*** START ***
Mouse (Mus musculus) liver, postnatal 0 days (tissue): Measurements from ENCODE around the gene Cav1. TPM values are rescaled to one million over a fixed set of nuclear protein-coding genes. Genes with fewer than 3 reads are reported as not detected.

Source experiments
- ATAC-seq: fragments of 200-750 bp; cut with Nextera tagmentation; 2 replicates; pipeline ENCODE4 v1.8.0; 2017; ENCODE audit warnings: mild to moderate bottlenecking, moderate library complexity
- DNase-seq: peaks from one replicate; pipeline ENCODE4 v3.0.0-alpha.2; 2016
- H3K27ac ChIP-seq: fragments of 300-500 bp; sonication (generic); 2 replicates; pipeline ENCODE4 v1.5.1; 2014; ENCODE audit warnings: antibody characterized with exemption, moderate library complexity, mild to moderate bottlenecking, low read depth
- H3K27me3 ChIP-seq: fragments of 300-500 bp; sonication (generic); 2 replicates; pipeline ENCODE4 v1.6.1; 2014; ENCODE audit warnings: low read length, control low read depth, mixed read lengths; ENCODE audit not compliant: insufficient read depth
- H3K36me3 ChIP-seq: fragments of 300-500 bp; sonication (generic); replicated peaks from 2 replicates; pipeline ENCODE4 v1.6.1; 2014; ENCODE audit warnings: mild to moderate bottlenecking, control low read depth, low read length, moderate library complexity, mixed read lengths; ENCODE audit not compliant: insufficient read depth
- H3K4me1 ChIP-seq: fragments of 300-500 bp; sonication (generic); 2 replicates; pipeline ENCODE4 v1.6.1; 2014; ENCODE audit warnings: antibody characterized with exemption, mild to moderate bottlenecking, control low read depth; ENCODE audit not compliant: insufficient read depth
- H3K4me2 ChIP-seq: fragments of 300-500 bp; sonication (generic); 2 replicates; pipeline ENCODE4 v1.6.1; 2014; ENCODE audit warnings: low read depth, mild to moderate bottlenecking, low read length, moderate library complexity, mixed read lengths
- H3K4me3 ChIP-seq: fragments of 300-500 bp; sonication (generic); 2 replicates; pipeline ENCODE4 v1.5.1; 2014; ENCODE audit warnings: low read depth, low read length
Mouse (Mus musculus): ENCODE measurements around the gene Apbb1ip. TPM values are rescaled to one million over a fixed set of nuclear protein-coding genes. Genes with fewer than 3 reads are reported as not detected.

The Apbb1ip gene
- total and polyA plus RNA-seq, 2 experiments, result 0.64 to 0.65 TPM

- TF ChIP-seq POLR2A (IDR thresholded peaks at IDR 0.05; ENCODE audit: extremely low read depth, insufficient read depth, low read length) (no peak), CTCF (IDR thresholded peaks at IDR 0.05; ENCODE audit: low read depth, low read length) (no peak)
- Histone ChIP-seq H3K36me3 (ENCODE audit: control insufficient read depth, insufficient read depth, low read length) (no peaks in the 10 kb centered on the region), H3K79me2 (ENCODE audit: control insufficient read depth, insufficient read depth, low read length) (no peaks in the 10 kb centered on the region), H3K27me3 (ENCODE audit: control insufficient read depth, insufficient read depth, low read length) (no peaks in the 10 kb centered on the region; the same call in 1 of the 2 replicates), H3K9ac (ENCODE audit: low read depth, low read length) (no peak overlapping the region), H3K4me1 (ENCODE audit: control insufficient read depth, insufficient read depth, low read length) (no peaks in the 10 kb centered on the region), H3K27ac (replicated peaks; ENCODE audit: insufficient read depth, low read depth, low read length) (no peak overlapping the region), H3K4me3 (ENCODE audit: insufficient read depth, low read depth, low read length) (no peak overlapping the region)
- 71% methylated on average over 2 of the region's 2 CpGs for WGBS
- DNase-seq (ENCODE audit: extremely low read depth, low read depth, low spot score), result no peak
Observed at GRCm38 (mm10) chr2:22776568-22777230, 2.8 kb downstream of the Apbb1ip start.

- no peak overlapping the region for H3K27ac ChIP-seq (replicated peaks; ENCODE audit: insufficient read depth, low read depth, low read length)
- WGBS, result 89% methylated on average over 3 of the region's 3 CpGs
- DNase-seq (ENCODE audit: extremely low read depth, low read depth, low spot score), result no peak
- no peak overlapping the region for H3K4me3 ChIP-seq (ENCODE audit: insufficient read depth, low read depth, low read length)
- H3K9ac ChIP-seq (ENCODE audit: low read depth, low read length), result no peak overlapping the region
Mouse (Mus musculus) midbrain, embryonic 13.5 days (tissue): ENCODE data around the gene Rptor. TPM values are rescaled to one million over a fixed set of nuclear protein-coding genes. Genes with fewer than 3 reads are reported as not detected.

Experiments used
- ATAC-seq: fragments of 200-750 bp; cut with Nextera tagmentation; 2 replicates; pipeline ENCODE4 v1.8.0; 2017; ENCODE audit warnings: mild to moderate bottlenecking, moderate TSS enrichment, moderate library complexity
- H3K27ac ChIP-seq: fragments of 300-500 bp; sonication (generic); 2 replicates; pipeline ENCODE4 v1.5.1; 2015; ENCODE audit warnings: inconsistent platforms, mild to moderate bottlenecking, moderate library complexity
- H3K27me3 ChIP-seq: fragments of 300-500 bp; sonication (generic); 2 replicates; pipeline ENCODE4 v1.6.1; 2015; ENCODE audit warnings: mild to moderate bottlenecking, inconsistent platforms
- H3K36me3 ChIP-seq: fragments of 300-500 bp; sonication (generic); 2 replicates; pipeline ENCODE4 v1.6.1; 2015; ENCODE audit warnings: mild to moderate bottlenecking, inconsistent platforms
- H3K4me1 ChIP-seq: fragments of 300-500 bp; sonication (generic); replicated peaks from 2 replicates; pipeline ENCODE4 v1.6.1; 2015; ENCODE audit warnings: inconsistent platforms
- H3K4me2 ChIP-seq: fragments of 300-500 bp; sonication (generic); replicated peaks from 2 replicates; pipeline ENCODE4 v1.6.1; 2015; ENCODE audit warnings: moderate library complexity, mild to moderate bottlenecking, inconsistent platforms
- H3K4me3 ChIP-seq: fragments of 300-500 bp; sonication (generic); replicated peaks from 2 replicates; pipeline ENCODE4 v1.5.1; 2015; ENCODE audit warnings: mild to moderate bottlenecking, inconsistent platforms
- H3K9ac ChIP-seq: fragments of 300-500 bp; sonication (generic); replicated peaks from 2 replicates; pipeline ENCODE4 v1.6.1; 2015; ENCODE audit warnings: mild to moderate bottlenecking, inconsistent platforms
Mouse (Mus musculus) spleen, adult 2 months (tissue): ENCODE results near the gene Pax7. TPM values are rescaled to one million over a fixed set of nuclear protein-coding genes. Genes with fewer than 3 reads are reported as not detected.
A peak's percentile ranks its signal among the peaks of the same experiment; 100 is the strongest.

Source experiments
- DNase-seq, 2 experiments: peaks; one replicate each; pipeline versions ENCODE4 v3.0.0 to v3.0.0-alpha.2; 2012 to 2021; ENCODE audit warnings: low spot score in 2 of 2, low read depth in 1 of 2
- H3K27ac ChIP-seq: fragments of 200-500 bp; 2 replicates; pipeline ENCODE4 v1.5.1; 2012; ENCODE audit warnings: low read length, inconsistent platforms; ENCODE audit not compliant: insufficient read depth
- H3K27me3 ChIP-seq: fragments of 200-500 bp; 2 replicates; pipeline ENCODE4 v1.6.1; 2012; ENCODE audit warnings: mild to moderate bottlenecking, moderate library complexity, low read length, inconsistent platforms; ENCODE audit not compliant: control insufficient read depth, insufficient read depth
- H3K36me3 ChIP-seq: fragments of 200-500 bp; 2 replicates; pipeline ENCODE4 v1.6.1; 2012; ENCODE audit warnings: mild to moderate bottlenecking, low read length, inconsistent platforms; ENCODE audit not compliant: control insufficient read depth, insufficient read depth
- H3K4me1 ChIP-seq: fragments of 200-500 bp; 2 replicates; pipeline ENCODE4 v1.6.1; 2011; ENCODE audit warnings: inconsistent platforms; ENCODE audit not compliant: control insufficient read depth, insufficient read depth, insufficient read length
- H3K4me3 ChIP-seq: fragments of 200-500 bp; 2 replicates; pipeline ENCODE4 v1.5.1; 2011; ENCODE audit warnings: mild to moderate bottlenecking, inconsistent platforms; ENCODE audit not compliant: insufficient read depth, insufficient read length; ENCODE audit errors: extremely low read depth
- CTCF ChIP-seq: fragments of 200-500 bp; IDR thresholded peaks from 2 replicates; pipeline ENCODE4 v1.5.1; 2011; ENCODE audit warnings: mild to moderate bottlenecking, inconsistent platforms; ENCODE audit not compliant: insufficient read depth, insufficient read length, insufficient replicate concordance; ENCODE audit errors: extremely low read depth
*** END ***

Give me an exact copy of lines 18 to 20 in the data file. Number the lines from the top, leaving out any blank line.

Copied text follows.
Observed at GRCm38 (mm10) chr2:22776568-22777230, 2.8 kb downstream of the Apbb1ip start.

- no peak overlapping the region for H3K27ac ChIP-seq (replicated peaks; ENCODE audit: insufficient read depth, low read depth, low read length)
- WGBS, result 89% methylated on average over 3 of the region's 3 CpGs